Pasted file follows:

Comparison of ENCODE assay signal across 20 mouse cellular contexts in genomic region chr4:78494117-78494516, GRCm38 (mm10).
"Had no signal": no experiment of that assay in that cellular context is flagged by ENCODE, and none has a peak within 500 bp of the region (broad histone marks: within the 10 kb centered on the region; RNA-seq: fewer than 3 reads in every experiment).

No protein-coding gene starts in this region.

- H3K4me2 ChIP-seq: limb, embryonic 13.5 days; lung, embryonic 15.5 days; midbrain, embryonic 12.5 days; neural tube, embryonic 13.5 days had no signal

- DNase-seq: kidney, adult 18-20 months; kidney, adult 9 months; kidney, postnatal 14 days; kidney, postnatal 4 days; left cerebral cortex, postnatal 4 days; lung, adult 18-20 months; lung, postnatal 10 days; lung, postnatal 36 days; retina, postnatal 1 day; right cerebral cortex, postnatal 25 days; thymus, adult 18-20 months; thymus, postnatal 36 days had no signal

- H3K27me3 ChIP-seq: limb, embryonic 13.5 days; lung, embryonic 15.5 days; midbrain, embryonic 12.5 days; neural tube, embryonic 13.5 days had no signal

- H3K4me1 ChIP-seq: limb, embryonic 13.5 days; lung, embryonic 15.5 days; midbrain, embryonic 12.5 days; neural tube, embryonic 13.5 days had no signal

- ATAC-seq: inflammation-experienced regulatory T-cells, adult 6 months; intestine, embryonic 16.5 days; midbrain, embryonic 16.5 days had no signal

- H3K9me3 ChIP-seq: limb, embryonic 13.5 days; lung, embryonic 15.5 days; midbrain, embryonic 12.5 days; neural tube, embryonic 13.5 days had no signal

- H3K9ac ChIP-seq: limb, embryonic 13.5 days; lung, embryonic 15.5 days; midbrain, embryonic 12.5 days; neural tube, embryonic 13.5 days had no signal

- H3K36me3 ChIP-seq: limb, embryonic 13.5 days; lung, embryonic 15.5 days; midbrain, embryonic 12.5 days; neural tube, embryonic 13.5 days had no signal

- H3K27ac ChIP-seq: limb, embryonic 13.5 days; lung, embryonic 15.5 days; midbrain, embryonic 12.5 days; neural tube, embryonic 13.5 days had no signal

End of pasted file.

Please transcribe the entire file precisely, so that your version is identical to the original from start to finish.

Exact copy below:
Comparison of ENCODE assay signal across 20 mouse cellular contexts in genomic region chr4:78494117-78494516, GRCm38 (mm10).
"Had no signal": no experiment of that assay in that cellular context is flagged by ENCODE, and none has a peak within 500 bp of the region (broad histone marks: within the 10 kb centered on the region; RNA-seq: fewer than 3 reads in every experiment).

No protein-coding gene starts in this region.

- H3K4me2 ChIP-seq: limb, embryonic 13.5 days; lung, embryonic 15.5 days; midbrain, embryonic 12.5 days; neural tube, embryonic 13.5 days had no signal

- DNase-seq: kidney, adult 18-20 months; kidney, adult 9 months; kidney, postnatal 14 days; kidney, postnatal 4 days; left cerebral cortex, postnatal 4 days; lung, adult 18-20 months; lung, postnatal 10 days; lung, postnatal 36 days; retina, postnatal 1 day; right cerebral cortex, postnatal 25 days; thymus, adult 18-20 months; thymus, postnatal 36 days had no signal

- H3K27me3 ChIP-seq: limb, embryonic 13.5 days; lung, embryonic 15.5 days; midbrain, embryonic 12.5 days; neural tube, embryonic 13.5 days had no signal

- H3K4me1 ChIP-seq: limb, embryonic 13.5 days; lung, embryonic 15.5 days; midbrain, embryonic 12.5 days; neural tube, embryonic 13.5 days had no signal

- ATAC-seq: inflammation-experienced regulatory T-cells, adult 6 months; intestine, embryonic 16.5 days; midbrain, embryonic 16.5 days had no signal

- H3K9me3 ChIP-seq: limb, embryonic 13.5 days; lung, embryonic 15.5 days; midbrain, embryonic 12.5 days; neural tube, embryonic 13.5 days had no signal

- H3K9ac ChIP-seq: limb, embryonic 13.5 days; lung, embryonic 15.5 days; midbrain, embryonic 12.5 days; neural tube, embryonic 13.5 days had no signal

- H3K36me3 ChIP-seq: limb, embryonic 13.5 days; lung, embryonic 15.5 days; midbrain, embryonic 12.5 days; neural tube, embryonic 13.5 days had no signal

- H3K27ac ChIP-seq: limb, embryonic 13.5 days; lung, embryonic 15.5 days; midbrain, embryonic 12.5 days; neural tube, embryonic 13.5 days had no signal